In west Texas, adobe advocate Simone Swan pursues her vision to spark a modern and sustainable architectural revolution with ancient Egyptian building techniques
By Laurie Davies | Photos by Yazemeenah Rossi
Simone Swan believes good architecture can start with the most basic of materials. An earthen-architecture expert who is passionate about using traditional building techniques to provide low-cost, structurally sound housing for the economically disadvantaged, Swan puts her mission more simply: “We teach people to build homes with nothing but the earth beneath their feet.”
Under Swan’s direction, six earthen buildings — five homes and one business structure — have been built in a remote, yucca-studded swath of Big Bend country in far west Texas and Mexico. One is Swan’s demonstration home in Presidio, Texas, where her Adobe Alliance nonprofit has led adobe-building workshops attended by architecture and engineering students as well as industry experts seeking hands-on experience with Swan’s Egyptian-styled building techniques.
While adobe has been indigenous to the region for centuries, Swan combines mud-brick homebuilding with the type of high vaulted roofs and domed architecture found in Egypt. This eliminates the need for costly roofing materials.
In fact, for Swan, the road to Presidio went through Cairo. Some 20 years ago, she was vice president of a prominent Texas arts foundation, dividing her time between Manhattan and Houston, and brushing shoulders with the likes of Andy Warhol and other connections in art and architecture. Then she read Architecture for the Poor, by renowned Egyptian architect Hassan Fathy, and was inspired to travel to Cairo to apprentice under him.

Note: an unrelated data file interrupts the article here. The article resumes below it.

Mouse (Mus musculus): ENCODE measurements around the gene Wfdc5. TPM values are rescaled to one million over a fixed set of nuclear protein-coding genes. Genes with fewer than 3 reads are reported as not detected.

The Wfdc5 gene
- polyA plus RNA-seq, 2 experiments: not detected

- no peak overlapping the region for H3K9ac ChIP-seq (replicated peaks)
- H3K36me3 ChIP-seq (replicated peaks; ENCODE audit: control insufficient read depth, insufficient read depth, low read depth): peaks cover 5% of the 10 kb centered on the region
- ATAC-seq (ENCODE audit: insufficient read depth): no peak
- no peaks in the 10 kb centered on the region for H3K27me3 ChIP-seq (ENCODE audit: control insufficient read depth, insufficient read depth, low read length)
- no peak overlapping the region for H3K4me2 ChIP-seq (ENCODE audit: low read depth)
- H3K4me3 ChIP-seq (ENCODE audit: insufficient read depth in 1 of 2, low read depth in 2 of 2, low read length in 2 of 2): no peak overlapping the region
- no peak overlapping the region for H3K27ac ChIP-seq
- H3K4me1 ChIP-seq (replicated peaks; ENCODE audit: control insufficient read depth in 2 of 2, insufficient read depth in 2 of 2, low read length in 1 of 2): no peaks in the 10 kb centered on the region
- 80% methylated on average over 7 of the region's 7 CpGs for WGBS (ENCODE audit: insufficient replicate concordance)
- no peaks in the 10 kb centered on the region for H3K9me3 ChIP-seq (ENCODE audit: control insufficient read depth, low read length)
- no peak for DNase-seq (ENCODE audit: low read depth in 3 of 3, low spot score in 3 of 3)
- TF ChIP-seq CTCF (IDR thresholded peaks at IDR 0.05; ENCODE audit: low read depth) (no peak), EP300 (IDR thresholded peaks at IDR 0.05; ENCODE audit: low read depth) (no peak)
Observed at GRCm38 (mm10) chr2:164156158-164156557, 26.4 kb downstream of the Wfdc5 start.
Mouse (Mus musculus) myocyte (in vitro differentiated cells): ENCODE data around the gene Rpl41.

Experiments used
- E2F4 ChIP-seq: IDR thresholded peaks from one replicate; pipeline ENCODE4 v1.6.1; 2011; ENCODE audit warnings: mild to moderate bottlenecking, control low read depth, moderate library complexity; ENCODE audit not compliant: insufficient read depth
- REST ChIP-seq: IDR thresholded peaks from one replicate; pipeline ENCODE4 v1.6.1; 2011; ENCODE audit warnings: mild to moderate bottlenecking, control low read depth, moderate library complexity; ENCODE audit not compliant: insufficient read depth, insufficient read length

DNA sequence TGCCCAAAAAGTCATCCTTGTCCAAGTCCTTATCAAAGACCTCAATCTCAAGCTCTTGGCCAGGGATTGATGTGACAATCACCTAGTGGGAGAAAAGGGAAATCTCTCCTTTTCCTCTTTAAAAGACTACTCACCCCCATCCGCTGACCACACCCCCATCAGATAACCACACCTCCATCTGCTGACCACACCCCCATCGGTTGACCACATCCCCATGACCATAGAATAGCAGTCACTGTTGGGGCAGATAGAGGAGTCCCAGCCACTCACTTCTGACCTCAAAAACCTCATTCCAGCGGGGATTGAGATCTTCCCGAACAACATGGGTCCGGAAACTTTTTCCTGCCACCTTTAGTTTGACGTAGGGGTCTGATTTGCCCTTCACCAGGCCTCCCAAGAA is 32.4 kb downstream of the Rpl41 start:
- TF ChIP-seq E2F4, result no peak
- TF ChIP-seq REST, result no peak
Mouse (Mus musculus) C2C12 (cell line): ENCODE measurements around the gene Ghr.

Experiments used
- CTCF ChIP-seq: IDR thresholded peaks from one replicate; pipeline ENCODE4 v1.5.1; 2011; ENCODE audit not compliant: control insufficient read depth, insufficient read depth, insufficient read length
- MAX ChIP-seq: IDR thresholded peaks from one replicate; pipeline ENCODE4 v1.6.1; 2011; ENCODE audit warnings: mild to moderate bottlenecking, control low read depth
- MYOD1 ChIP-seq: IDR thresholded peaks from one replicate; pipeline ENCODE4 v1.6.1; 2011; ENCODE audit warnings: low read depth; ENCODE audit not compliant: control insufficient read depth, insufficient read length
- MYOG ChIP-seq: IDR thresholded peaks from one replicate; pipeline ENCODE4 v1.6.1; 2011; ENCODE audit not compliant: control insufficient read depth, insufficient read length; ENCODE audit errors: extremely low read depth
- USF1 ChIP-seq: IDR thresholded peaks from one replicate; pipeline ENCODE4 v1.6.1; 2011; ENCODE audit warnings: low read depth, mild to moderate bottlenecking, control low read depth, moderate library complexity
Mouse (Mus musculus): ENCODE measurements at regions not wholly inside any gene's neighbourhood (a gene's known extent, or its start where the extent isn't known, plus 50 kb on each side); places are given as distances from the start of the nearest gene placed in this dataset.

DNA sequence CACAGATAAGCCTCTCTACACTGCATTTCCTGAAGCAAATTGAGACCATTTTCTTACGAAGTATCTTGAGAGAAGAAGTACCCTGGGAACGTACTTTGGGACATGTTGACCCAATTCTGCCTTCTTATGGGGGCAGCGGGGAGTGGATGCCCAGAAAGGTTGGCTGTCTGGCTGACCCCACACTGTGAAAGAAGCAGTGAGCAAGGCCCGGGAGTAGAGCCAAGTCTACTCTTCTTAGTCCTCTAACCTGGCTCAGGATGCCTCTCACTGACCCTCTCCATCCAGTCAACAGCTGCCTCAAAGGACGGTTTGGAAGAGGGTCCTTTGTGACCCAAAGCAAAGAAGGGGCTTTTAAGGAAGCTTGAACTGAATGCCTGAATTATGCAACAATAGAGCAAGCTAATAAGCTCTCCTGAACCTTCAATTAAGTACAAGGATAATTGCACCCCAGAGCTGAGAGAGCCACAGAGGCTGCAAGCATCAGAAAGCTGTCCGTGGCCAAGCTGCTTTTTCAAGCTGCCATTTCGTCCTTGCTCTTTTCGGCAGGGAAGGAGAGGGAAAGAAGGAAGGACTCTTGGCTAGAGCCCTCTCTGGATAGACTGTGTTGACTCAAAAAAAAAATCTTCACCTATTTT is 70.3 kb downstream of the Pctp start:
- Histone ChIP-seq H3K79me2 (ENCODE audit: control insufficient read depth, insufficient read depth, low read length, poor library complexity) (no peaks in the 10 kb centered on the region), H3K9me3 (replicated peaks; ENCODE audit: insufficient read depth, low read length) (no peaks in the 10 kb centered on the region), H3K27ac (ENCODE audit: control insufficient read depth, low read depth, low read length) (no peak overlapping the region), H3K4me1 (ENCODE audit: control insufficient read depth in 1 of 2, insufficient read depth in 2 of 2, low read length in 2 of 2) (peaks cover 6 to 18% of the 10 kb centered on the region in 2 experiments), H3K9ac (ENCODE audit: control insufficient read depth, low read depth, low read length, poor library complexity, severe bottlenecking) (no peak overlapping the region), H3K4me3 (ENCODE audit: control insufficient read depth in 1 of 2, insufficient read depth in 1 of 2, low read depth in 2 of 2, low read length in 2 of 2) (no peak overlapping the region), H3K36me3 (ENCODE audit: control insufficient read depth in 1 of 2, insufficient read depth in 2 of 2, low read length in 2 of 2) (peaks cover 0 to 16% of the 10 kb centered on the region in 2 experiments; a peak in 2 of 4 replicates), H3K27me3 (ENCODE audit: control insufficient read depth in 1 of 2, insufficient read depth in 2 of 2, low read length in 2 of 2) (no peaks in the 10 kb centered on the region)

“Her love for adobe architecture started there. She just fell in love with the stuff,” says William Menking, editor of The Architect’s Newspaper in New York and a friend of Swan’s since the 1980s. He views Swan as perhaps the country’s most important advocate for adobe- and mud-brick architecture.
Born in Belgium, Swan had already crossed the Atlantic by ship 16 times before age 10, so the apprenticeship in Egypt stoked her adventurous spirit. “I’m always ahead of my time,” she says, acknowledging that while the Egyptian techniques she learned are rooted in the past, they have a practical application in the future. “Over half the people on this planet live in earth houses,” she says.
Dennis Dollens, professor of architecture at Universitat Internacional de Catalunya in Barcelona, refers to Swan’s buildings as “little architectural revolutions in adobe and mud plasters,” and further uses the idea of revolution to extend to her ideas of empowering the poor to build their own homes. “It all connects. She has long advocated for minorities and underemployed people living in the border region to view homebuilding as an empowering tool for their lives,” Dollens says.
Currently, Swan’s efforts are geared toward restoring the Presidio demonstration home, which was damaged during atypically torrential desert rains in 2013 and 2014. Even this will probably become part of her blueprint for instructing others in what works — and what doesn’t — when it comes to adobe construction in the American Southwest. “That’s her legacy,” Menking says.